holding that the "relative weight of [the alien's] rehabilitation in the balancing process is not 'factfinding' subject to the clearly erroneous standard of review; it is a matter of discretion and judgment and is subject to de novo review by the [Board]"Summary of this case from Nunez v. Attorney Gen.
Argued March 31, 2006.
Decided January 8, 2007.
Appeal from the petitioned for review of order of Board of Immigration Appeals (BIA).
Clifford Histed, Office of the United States Attorney, Chicago, IL, for Plaintiff-Appellee.
Susan Kister, St. Louis, MO, for Defendant-Appellant.
Before ROVNER, EVANS, and SYKES, Circuit Judges.
[EDITORS' NOTE: THE OPINION ORIGINALLY APPEARING ON THESE PAGES WAS WITHDRAWN BECAUSE IT IS ALREADY PUBLISHED AT 472 F.3d 972.]
Eusebio Guevara, a citizen of Honduras, petitions for review of a decision of the Bureau of Immigration Appeals ("BIA") reversing an immigration judge's ("IJ") discretionary grant of a waiver of removal under 8 U.S.C. § 1182(c). Guevara argues that the BIA applied the wrong standard of review and exceeded its authority by ordering his removal from the United States. We deny the petition for review.
Guevara is a Honduran who legally entered the United States in 1985 and became a lawful permanent resident in 1990. In 1991, while living in California, he was convicted of retail theft after he shoplifted a pair of pants. In 1996, while living in Wisconsin, he was convicted of two counts of fourth-degree sexual assault in violation of section 940.225(3m) of the Wisconsin Statutes and sentenced to 63 days' imprisonment and 18 months of probation. In June 2004 Guevara left the United States to visit family in Honduras. Upon his return a month later, he was placed in removal proceedings pursuant to 8 U.S.C. § 1182(a)(2)(A)(i)(I) as an alien removable for having been convicted of a crime involving moral turpitude.
An IJ found Guevara removable based upon his sexual assault convictions. Guevara sought a discretionary waiver of removal on the grounds of rehabilitation and economic hardship pursuant to the now-repealed 8 U.S.C. § 1182(c). This section, commonly referred to as § 212(c), was repealed by the Immigration Reform and Immigrant Responsibility Act of 1996, but its repeal was subsequently held to be inapplicable to aliens, like Guevara, whose convictions were obtained by guilty plea prior to the Aet's effective date of April 1, 1997. INS v. St. Cyr, 533 U.S. 289, 318-25, 121 S.Ct. 2271, 150 L.Ed.2d 347 (2001) (holding that the repeal of § 212(c) had an impermissibly retroactive effect on aliens who pleaded guilty prior to the Act's effective date). Section 212(c) permitted certain classes of permanent resident aliens, otherwise removable, to be admitted "in the discretion of the Attorney General" if they were returning from a temporary and voluntary journey abroad to a "lawful un-relinquished domicile of seven consecutive years." Guevara's eligibility to seek a § 212(c) waiver is not at issue here.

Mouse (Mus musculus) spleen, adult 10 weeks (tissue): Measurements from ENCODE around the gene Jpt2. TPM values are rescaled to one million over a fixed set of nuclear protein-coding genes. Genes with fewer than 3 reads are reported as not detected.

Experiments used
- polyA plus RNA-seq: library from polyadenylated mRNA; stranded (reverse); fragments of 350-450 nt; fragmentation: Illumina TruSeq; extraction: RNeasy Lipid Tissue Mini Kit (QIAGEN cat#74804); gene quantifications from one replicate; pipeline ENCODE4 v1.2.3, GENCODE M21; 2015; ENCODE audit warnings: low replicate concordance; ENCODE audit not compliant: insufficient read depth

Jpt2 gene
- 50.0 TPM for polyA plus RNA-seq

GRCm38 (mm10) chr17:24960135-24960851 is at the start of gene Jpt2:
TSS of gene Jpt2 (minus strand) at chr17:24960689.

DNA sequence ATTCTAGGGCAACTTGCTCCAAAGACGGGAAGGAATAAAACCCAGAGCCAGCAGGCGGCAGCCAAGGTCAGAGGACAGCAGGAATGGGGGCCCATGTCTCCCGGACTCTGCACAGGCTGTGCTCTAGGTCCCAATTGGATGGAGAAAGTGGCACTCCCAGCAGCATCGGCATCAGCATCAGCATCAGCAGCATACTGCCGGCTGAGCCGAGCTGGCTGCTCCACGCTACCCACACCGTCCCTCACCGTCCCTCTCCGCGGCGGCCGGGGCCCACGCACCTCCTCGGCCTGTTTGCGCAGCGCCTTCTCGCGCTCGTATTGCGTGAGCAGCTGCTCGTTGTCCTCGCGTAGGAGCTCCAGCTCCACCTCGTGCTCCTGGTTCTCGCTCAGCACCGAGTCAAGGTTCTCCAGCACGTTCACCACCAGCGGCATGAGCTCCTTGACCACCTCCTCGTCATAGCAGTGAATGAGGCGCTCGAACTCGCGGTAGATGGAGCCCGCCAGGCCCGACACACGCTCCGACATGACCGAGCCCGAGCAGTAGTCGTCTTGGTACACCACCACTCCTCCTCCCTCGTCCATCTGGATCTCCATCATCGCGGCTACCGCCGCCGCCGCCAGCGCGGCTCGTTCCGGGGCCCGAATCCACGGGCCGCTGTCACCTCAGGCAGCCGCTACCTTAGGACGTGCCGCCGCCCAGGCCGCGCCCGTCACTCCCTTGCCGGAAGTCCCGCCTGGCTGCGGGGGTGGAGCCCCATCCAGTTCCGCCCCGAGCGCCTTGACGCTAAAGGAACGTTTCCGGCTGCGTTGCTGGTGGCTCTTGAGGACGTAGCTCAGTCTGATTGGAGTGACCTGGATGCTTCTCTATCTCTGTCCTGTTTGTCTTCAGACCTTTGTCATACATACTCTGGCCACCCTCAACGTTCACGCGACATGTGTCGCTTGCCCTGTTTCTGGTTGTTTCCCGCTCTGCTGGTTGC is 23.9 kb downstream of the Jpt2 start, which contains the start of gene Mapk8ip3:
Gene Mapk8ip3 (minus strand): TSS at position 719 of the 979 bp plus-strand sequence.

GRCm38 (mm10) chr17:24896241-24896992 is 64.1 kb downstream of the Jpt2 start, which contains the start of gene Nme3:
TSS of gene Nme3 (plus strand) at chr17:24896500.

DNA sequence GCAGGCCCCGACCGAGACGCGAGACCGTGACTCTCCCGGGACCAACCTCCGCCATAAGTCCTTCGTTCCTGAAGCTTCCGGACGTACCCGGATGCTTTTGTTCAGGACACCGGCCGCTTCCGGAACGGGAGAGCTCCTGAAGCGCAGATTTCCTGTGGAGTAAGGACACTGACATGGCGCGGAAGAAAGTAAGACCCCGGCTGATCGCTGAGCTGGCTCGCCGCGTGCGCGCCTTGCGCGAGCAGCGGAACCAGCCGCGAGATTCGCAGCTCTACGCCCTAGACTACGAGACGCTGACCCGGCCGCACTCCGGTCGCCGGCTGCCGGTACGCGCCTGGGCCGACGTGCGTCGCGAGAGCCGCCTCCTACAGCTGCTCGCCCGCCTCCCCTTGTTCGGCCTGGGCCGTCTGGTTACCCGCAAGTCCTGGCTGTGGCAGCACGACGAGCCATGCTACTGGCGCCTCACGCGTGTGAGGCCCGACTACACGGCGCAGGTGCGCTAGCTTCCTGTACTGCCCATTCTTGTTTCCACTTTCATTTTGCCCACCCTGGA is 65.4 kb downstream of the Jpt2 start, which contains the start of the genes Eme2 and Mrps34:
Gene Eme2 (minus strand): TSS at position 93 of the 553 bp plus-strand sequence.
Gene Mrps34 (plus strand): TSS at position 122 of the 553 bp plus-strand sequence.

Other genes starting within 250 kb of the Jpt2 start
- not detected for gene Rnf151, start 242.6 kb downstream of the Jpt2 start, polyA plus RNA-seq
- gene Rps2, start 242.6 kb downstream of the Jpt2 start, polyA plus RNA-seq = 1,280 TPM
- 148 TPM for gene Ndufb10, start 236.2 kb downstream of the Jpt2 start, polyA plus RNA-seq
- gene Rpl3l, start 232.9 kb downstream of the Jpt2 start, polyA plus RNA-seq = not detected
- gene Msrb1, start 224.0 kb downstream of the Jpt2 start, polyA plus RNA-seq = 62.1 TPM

The former 8 U.S.C. § 1182(c) was § 212(c) of the Immigration and Nationality Act of 1952.
The Department of Homeland Security has promulgated a rule limiting the discretion of Us to grant § 212(c) waivers in certain instances, but the government does not contend that Guevara falls within any of the enumerated categories that would render him ineligible to invoke the protections of the repealed section. See 8 C.F.R. § 1212.3. For further restrictions on the eligibility for a § 212(c) waiver not applicable here, see Matter of Blake, 23 I. N. Dec. 722 (BIA 2005).